DoS attack via Trusted network

Typically every tech company has Firewall/WAF/Rate-Limiting load balancers configured to protect their website from simple DoS attacks based on their desired algorithm.

For any product based web company, up-time is a vital factor as that alone decides the company revenue in many ways. Once a site is down or all servers filled with malicious requests, based on the scalability they have, it can cause numerous losses:
1. Loses their regular customers as it gets irritated to buy any stuff on a slow website
2. New customers cannot register
3. Payments and orders can be cancelled
4. Eats lot of cloud computing resources which causes a huge bill
5. Overall it effects the company reputation

Hence up-time is a very serious factor for many product based web companies and they configure their servers to stop any DoS based attacks.

But in any company two main departments that involve with the product are: Customer Care and Development Teams. For both of the teams in any company, their IP addresses are whitelisted so that they can improve their productivity while working. When these IP addresses are whitelisted, their requests will bypass WAF and directly hit the backend servers and databases.

In this case, they can easily attack the servers and get them down. But obviously they are the employees of the company and get easily caught if they do any malicious activity. So they won’t do it. But still it is possible to compromise their systems and hackers can attack through their systems.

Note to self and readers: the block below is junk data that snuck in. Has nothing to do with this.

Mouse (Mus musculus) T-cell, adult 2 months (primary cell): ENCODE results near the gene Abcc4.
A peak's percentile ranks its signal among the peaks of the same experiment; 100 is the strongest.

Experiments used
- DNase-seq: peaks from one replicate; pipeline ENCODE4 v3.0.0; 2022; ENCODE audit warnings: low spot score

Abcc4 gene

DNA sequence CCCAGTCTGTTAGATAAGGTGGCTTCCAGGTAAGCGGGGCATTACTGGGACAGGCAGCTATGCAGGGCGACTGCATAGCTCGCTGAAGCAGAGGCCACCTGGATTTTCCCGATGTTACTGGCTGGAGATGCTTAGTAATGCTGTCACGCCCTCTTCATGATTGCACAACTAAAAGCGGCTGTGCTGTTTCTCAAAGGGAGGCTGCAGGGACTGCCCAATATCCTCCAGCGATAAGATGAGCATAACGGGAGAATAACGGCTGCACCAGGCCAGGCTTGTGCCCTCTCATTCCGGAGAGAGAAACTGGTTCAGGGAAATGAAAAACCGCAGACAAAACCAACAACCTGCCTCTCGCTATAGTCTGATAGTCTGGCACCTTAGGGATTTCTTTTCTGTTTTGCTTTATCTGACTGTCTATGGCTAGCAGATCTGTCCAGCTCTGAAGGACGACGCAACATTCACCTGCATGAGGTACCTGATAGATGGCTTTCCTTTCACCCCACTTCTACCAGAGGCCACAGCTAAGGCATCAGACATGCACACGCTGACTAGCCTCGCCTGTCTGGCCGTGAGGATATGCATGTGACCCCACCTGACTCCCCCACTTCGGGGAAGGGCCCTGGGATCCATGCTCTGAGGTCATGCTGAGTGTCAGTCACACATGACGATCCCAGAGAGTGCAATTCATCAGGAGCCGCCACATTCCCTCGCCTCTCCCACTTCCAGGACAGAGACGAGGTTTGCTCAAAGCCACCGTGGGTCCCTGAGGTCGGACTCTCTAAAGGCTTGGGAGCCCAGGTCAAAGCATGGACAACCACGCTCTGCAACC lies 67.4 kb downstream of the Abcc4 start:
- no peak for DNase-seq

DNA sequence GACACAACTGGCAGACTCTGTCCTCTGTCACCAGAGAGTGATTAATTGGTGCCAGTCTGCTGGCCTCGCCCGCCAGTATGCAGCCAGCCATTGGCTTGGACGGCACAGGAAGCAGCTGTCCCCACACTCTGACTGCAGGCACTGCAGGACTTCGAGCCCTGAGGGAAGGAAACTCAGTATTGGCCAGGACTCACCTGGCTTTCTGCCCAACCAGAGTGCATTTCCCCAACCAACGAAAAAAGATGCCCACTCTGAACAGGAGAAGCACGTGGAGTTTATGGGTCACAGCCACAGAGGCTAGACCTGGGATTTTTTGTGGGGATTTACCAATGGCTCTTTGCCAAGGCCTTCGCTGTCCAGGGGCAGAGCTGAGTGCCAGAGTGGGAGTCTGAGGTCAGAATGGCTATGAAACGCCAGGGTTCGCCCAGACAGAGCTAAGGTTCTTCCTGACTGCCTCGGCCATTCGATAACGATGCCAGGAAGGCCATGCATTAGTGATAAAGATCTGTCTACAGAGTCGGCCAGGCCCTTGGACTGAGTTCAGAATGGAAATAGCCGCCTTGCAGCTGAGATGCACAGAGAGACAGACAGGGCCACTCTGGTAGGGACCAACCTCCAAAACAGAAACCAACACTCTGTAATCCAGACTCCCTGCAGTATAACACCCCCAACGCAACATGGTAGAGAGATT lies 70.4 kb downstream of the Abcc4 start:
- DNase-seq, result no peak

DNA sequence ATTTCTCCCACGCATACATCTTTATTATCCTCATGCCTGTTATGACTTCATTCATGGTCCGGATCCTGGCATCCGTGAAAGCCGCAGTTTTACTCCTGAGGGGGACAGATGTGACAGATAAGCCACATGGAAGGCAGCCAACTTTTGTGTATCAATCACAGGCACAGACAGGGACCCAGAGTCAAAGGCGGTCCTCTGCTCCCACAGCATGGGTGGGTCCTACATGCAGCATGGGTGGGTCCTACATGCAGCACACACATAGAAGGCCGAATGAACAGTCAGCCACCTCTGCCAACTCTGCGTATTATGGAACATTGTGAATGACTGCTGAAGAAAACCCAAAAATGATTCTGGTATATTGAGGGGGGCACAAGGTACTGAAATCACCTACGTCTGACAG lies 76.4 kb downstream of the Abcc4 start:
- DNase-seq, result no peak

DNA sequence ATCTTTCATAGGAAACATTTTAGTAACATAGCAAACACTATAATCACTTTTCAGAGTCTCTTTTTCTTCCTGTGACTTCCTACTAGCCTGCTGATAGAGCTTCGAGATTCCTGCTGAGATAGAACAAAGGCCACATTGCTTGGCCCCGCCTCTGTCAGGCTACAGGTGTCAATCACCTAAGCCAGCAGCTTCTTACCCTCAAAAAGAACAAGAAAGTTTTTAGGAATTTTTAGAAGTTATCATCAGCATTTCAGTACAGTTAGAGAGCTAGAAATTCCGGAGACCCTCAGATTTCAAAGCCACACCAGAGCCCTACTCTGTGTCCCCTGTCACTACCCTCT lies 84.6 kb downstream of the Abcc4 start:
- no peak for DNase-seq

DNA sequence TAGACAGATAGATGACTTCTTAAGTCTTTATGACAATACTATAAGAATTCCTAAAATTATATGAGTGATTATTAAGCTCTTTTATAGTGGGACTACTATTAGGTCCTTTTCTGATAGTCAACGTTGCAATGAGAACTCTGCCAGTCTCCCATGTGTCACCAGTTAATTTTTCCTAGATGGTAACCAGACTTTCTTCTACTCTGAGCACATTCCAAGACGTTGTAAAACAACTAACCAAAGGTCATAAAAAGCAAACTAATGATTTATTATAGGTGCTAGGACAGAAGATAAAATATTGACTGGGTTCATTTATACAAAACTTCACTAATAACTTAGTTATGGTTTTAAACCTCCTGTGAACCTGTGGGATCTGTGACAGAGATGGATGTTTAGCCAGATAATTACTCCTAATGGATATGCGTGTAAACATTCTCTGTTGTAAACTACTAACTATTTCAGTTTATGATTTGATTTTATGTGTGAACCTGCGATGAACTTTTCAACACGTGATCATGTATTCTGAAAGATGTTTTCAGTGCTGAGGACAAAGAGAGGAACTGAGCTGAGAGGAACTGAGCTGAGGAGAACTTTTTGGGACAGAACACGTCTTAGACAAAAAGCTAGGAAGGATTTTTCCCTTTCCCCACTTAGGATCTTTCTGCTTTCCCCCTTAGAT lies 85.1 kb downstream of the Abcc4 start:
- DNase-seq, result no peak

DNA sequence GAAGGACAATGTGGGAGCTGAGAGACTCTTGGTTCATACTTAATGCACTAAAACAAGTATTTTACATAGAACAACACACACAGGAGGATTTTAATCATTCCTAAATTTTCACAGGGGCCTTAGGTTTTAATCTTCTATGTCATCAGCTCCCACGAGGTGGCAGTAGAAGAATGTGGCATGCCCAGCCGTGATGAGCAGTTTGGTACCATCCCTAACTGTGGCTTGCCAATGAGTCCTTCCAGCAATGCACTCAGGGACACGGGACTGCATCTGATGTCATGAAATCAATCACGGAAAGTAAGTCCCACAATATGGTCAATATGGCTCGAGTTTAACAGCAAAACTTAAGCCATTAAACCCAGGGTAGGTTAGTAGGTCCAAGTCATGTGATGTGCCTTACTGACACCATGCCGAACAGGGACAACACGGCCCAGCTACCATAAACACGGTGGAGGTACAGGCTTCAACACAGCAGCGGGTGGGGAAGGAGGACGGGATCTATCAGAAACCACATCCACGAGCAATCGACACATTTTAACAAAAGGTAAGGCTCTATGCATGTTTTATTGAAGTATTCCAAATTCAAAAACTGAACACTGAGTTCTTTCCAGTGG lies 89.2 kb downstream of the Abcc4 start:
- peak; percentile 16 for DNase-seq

So compromising an employee’s system via trojans or viruses is very difficult as all their systems are having pro anti-virus softwares installed and will be monitored continuously. So this is where we can do DoS attack by using the power of JavaScript.

A simple JavaScript that makes 1000’s of requests to any of their product’s high resource consuming API can cause the servers down within few seconds to minutes. No anti-virus or firewall will stop these requests. Because these requests are made by browser and it is from trusted network (whitelisted IP). We just need to send one simple html file link to the employee while he was in his office by chat or through posting that link in their customer care twitter tweet.

The link doesn’t look suspicious, it could be a blog post with this injected JavaScript. The following JavaScript works pretty good to attack any company via their trusted network:

function my_dos() {
var TARGET = ‘';
var rand = Math.floor(Math.random() * 1000);
var URI = ‘/api/resource/get?t=’;
var pic = new Image();
pic.src = TARGET + URI + rand;
setInterval(my_dos, 10);